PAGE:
Working at the Institute of Solar Research in the German Aerospace Center (Deutsches Zentrum für Luft- und Raumfahrt: DLR), mechanical engineer Cathy Frantz and her colleagues have developed a very different shape for the solar receiver that sits atop the tower in Concentrated Solar Power that she says can cut the LCOE (Levelized Cost of Energy) of this kind of solar energy by 11 percentage points.
IMAGE @SENER The molten salt receiver at the Gemasolar CSP project in Spain
To bring down costs, Frantz was looking at a way to allow for increased flux density limits in a standard tower receiver. These limits are because the outside of the receiver panel is impacted by extremely highly concentrated solar flux of more than 1 MW/m² while the inside of the panel is not. This extreme temperature difference puts a limit on how much concentrated solar flux can be aimed at the exposed side. So how to equalize the exposure to such intense solar energy between the outside and the inside? Her answer was to expose both sides:
“Because if we have two-sided irradiation, this way we might also be able to increase flux density limits. Because now we don’t have that strong temperature gradient that comes with the one-sided irradiation over the circumference of the absorber tubes,” she explained.
”Also, in today’s receivers you can only use half of the surface of the absorber area for direct heating – just the front – so there was a potential of using the other half and thus halving the necessary absorber area, even without increasing flux density.”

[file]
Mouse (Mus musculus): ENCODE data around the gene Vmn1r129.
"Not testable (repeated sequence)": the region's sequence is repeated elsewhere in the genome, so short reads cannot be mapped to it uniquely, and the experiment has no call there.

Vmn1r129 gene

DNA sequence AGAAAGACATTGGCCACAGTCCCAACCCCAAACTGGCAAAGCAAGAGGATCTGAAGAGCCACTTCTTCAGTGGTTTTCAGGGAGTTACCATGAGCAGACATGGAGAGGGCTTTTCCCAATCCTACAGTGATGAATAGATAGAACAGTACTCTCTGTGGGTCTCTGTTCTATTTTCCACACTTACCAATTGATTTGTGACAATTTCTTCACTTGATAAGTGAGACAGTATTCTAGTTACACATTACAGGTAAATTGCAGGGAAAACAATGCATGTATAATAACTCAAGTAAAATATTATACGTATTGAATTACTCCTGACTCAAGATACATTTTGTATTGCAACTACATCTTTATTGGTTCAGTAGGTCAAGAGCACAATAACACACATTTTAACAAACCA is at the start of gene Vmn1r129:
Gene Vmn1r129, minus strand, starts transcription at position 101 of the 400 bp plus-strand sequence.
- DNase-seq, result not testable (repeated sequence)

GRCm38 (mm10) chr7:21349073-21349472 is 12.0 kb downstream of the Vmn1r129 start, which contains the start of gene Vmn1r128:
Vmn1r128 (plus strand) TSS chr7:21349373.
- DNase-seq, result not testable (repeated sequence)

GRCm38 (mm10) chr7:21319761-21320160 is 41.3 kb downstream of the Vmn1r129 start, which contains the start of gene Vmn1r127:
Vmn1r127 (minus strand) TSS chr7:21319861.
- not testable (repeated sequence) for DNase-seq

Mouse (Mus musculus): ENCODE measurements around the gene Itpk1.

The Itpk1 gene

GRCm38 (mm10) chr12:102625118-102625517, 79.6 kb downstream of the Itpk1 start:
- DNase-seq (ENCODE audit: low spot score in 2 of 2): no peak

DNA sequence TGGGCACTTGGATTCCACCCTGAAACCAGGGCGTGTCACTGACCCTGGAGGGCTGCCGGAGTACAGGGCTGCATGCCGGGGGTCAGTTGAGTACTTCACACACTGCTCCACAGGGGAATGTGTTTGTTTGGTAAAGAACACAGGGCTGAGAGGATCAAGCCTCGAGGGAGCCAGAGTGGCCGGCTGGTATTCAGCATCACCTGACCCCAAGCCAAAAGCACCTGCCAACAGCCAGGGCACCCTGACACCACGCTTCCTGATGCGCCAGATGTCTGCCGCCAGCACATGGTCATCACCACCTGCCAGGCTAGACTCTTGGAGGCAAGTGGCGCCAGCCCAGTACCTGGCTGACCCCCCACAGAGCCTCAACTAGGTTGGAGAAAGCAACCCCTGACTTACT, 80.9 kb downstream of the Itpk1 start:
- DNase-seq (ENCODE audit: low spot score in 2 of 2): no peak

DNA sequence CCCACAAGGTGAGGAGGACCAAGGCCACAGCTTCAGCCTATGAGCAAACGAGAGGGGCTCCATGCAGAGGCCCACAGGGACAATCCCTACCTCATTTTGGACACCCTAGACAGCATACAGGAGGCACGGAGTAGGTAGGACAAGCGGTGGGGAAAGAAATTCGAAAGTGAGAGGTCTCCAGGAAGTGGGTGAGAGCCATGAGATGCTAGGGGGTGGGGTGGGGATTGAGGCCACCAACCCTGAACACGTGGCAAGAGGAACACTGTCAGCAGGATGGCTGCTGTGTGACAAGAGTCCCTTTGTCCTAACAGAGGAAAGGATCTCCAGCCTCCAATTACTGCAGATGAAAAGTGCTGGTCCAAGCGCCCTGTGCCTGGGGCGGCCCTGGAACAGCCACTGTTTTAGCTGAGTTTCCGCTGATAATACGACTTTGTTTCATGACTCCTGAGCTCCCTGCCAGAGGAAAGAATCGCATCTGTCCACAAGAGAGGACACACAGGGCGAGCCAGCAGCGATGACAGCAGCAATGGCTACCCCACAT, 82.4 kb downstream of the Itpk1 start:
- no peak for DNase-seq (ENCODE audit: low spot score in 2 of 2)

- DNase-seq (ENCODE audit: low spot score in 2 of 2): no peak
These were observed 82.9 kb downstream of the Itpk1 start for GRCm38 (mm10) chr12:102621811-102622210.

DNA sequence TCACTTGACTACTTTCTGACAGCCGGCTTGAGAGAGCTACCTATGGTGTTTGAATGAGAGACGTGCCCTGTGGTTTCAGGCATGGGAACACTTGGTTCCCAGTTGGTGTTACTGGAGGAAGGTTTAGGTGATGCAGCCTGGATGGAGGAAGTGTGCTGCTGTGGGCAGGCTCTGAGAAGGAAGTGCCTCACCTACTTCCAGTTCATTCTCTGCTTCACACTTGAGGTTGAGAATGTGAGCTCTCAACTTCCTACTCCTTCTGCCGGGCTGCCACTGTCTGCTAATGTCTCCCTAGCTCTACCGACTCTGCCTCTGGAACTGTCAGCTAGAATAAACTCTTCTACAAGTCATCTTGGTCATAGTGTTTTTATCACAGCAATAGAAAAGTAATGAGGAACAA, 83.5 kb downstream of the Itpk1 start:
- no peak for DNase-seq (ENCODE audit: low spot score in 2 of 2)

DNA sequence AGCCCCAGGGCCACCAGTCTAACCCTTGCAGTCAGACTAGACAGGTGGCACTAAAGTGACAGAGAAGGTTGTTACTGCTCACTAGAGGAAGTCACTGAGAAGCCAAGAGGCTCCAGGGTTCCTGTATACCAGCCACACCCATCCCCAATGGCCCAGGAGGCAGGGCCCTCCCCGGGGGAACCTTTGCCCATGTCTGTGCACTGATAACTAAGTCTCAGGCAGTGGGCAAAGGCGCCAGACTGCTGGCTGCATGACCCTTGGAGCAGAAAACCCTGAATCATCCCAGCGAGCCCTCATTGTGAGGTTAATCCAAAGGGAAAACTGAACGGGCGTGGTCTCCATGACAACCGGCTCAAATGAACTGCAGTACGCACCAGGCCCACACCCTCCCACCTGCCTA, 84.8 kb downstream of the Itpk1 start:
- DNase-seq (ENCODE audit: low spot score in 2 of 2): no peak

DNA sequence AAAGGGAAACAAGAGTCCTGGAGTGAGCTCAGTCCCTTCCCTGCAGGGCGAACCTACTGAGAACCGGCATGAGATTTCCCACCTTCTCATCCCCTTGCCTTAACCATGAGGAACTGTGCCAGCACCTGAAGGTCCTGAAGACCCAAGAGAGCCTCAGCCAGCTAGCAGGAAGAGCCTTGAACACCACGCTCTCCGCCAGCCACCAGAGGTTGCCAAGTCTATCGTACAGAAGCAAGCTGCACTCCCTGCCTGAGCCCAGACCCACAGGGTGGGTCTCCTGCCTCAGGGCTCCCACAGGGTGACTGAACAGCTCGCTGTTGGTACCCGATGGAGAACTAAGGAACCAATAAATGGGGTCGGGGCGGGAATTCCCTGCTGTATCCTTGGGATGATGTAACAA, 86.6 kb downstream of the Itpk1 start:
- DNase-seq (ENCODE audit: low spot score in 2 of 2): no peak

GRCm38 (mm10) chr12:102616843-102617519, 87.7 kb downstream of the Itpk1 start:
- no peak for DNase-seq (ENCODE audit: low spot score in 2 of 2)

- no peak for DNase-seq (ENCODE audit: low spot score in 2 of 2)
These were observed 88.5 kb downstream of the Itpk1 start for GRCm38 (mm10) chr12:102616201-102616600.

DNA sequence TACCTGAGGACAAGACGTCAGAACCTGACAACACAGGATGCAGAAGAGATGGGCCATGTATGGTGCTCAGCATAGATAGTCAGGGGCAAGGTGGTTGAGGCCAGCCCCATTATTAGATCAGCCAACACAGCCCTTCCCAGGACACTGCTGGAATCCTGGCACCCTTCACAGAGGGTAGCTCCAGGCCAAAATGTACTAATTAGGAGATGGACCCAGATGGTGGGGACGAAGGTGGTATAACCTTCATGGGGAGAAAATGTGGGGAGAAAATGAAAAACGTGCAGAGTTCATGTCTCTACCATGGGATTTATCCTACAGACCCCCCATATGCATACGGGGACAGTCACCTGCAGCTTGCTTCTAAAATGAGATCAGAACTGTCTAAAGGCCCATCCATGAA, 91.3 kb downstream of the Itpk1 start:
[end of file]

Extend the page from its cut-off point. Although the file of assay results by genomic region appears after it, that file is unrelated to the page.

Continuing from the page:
Why a three pointed star shape?
Today, a commercial tower receiver (see schematic image below) basically comprises a single cylindrical face made up of multiple absorber tubes of about 2” in diameter, all welded together into panels that absorb the highly concentrated sunlight reflected up off the surrounding heliostat field, in order to transfer the heat to the liquid molten salt flowing down inside the tubes.
But instead of one simple cylindrical panel of absorber tubes, Frantz proposed reshaping these absorber tubes into a three-pointed star shape, so as to be able to expose both the front and back of its three arms to solar irradiance reflected up by the mirrors surrounding the tower, getting six surfaces instead of one. This makes it possible to reduce the total receiver size, which in a 100MW tower plant can be 40% or more.
As in today’s receiver panels, the molten salt would flow up and down in a serpentine fashion inside the 50 or so tubes , so that they are resident within the focal points of the solar heating in order to achieve the desired outlet temperature. It is a sturdy design. Simulation by Frantz’s colleagues at DLR demonstrated that it could resist wind gusts of even hurricane levels of 280 km/h so they’re pretty confident the star receiver could withstand very high winds.
Even though this star design makes it possible to increase flux density, the focal points for each of the mirrors in the surrounding solar field would still need to be spread out evenly over the star’s arms, so individual aiming points on the star receiver would be set, just as for today’s receivers.